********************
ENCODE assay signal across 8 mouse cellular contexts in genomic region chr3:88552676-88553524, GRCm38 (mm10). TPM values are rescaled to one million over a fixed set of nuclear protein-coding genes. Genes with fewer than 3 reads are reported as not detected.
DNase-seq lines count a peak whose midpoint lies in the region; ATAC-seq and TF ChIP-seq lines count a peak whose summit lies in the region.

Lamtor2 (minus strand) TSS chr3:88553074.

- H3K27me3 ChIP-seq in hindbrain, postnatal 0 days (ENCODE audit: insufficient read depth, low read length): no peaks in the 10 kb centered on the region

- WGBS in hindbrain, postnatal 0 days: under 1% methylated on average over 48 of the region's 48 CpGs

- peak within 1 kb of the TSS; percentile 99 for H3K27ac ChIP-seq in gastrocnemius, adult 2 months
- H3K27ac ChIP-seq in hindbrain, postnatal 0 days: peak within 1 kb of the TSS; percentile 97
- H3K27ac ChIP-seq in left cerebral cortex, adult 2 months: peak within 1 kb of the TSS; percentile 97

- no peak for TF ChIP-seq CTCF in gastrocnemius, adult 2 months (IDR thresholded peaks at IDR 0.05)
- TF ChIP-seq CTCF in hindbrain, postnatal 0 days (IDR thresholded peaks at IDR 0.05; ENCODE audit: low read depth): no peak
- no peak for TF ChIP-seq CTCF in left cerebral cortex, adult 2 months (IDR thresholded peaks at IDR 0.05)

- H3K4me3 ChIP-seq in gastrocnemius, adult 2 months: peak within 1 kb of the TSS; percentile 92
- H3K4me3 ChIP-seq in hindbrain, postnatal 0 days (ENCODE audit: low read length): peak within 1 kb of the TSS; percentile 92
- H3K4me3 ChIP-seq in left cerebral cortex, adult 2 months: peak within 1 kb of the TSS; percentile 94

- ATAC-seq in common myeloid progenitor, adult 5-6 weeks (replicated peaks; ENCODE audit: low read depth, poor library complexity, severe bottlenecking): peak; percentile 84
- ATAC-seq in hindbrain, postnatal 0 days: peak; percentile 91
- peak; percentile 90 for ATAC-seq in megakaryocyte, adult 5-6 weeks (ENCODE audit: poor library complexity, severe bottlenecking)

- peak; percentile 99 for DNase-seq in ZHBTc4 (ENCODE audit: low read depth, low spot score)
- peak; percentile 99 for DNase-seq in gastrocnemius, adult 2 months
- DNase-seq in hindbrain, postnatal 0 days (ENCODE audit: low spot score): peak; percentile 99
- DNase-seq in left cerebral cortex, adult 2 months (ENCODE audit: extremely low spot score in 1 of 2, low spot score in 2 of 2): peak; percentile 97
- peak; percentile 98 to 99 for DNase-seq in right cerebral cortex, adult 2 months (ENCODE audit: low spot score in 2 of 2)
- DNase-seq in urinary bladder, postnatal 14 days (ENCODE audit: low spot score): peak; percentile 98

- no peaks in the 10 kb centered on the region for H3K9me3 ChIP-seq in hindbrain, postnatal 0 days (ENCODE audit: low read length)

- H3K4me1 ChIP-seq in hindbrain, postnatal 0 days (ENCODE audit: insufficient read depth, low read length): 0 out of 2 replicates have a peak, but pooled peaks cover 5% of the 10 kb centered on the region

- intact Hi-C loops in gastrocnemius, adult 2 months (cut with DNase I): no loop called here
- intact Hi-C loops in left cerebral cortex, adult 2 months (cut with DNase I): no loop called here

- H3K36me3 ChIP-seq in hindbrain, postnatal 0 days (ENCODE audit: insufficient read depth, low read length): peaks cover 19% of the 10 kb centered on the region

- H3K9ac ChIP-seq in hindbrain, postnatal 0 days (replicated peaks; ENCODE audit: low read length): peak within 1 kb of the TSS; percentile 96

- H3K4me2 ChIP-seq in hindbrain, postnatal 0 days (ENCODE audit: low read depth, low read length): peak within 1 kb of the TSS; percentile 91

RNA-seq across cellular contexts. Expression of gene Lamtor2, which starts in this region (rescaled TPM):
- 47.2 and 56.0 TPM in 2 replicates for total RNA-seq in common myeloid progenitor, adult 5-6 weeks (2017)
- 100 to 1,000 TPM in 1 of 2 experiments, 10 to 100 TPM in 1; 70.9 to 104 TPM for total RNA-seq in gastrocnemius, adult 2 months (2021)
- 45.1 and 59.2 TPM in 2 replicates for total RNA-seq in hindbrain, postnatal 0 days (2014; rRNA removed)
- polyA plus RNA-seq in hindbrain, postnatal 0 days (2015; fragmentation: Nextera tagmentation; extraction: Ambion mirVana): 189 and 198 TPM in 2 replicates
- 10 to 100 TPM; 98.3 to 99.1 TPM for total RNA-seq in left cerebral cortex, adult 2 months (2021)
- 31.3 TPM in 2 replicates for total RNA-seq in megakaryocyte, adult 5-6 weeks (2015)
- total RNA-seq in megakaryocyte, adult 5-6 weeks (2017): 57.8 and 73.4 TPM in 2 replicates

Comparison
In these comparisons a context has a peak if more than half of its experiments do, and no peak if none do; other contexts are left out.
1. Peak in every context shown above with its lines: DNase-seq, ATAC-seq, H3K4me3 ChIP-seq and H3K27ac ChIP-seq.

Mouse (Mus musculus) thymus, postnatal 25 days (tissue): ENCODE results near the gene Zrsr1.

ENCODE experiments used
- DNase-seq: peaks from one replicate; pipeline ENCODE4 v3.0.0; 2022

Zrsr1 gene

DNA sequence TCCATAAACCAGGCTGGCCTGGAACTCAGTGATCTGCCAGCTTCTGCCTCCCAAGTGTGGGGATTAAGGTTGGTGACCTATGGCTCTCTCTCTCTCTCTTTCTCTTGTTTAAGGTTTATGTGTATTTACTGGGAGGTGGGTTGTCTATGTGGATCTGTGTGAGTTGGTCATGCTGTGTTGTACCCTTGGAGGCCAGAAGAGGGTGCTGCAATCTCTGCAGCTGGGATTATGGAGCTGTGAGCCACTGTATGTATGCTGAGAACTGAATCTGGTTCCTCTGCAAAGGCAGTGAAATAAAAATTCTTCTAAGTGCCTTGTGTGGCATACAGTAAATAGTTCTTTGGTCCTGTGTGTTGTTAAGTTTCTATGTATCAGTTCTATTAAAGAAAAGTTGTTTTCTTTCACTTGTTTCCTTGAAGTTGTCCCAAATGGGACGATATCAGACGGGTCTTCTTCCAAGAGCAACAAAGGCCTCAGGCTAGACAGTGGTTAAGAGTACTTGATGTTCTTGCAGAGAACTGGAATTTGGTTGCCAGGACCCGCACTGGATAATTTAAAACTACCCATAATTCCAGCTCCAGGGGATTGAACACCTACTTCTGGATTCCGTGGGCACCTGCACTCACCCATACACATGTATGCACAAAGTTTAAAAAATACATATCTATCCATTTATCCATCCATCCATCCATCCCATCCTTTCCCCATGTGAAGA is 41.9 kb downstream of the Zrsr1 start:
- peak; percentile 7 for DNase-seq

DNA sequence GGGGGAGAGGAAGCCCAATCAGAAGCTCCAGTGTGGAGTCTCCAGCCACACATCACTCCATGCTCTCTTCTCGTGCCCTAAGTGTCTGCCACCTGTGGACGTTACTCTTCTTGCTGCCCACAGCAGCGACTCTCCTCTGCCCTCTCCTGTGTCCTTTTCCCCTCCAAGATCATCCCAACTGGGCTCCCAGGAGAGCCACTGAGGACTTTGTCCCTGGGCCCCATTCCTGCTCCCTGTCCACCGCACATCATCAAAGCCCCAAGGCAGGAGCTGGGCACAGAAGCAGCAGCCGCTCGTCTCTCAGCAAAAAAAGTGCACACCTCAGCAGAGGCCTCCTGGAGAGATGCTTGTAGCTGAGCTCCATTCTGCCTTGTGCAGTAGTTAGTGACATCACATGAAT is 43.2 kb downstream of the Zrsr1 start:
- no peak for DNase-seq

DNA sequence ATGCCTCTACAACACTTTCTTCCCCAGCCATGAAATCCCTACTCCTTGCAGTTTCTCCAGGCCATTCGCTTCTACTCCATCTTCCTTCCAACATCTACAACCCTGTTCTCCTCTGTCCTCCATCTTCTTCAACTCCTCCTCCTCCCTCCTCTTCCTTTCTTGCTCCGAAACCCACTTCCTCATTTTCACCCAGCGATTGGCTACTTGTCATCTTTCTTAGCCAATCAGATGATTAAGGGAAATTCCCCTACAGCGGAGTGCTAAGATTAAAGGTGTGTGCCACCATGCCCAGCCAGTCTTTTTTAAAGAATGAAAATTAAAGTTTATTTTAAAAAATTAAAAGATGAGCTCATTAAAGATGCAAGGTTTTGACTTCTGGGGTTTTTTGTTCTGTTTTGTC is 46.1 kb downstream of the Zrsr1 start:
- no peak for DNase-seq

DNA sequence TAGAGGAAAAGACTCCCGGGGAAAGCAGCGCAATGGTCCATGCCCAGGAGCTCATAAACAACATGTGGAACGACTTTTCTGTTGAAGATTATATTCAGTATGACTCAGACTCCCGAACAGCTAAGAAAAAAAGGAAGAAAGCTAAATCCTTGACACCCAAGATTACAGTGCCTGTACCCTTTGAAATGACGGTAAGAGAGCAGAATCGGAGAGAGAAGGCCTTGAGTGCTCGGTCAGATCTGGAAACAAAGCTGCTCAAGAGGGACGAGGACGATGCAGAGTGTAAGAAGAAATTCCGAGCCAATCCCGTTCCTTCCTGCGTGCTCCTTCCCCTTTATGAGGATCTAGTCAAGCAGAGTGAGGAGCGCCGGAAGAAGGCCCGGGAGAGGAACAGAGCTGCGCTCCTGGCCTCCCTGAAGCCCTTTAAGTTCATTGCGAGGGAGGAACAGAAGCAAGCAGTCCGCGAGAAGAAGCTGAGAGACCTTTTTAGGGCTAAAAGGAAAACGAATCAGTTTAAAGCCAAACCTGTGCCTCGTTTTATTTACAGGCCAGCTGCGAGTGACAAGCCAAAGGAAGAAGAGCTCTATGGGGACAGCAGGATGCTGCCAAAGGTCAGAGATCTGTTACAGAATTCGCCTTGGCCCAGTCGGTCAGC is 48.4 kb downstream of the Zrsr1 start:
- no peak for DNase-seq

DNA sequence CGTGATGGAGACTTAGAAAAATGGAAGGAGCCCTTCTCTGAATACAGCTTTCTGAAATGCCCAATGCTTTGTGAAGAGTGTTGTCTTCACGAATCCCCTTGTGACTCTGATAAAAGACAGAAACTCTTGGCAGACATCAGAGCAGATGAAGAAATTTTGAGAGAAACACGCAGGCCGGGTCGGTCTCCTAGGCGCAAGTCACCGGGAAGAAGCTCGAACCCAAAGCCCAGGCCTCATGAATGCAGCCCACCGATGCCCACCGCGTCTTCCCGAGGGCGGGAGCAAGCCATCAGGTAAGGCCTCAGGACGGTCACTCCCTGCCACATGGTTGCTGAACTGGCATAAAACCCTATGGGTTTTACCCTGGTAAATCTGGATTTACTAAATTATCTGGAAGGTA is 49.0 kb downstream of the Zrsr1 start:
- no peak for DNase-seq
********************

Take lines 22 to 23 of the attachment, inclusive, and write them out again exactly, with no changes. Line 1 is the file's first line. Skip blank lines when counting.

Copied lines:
- peak; percentile 98 to 99 for DNase-seq in right cerebral cortex, adult 2 months (ENCODE audit: low spot score in 2 of 2)
- DNase-seq in urinary bladder, postnatal 14 days (ENCODE audit: low spot score): peak; percentile 98